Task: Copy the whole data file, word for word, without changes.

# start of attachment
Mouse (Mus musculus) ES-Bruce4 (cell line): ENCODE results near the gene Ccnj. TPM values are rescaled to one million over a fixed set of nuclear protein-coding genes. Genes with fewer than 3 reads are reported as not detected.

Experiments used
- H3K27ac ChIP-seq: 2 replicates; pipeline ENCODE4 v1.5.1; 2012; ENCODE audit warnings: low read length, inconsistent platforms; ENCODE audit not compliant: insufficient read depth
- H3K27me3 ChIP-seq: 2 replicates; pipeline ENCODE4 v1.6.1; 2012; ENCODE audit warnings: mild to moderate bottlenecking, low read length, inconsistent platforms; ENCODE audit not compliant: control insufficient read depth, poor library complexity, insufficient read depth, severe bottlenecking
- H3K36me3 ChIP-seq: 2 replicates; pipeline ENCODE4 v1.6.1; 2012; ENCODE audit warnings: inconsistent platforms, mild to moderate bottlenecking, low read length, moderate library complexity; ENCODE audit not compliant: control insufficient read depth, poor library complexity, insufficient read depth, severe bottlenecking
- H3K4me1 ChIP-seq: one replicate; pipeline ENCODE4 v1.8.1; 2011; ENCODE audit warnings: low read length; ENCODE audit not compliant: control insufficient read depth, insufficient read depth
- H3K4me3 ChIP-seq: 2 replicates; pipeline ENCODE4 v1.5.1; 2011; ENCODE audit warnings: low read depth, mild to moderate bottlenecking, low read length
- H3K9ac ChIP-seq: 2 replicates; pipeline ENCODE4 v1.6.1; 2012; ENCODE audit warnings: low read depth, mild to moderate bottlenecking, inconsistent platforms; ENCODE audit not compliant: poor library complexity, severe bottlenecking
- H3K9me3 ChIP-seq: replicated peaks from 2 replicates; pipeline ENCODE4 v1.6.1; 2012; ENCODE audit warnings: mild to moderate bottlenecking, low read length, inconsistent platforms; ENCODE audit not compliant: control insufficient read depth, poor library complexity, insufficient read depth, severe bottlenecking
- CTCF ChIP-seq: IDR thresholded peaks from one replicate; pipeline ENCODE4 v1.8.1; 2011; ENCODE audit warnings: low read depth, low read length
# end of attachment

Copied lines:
Mouse (Mus musculus) ES-Bruce4 (cell line): ENCODE results near the gene Ccnj. TPM values are rescaled to one million over a fixed set of nuclear protein-coding genes. Genes with fewer than 3 reads are reported as not detected.

Experiments used
- H3K27ac ChIP-seq: 2 replicates; pipeline ENCODE4 v1.5.1; 2012; ENCODE audit warnings: low read length, inconsistent platforms; ENCODE audit not compliant: insufficient read depth
- H3K27me3 ChIP-seq: 2 replicates; pipeline ENCODE4 v1.6.1; 2012; ENCODE audit warnings: mild to moderate bottlenecking, low read length, inconsistent platforms; ENCODE audit not compliant: control insufficient read depth, poor library complexity, insufficient read depth, severe bottlenecking
- H3K36me3 ChIP-seq: 2 replicates; pipeline ENCODE4 v1.6.1; 2012; ENCODE audit warnings: inconsistent platforms, mild to moderate bottlenecking, low read length, moderate library complexity; ENCODE audit not compliant: control insufficient read depth, poor library complexity, insufficient read depth, severe bottlenecking
- H3K4me1 ChIP-seq: one replicate; pipeline ENCODE4 v1.8.1; 2011; ENCODE audit warnings: low read length; ENCODE audit not compliant: control insufficient read depth, insufficient read depth
- H3K4me3 ChIP-seq: 2 replicates; pipeline ENCODE4 v1.5.1; 2011; ENCODE audit warnings: low read depth, mild to moderate bottlenecking, low read length
- H3K9ac ChIP-seq: 2 replicates; pipeline ENCODE4 v1.6.1; 2012; ENCODE audit warnings: low read depth, mild to moderate bottlenecking, inconsistent platforms; ENCODE audit not compliant: poor library complexity, severe bottlenecking
- H3K9me3 ChIP-seq: replicated peaks from 2 replicates; pipeline ENCODE4 v1.6.1; 2012; ENCODE audit warnings: mild to moderate bottlenecking, low read length, inconsistent platforms; ENCODE audit not compliant: control insufficient read depth, poor library complexity, insufficient read depth, severe bottlenecking
- CTCF ChIP-seq: IDR thresholded peaks from one replicate; pipeline ENCODE4 v1.8.1; 2011; ENCODE audit warnings: low read depth, low read length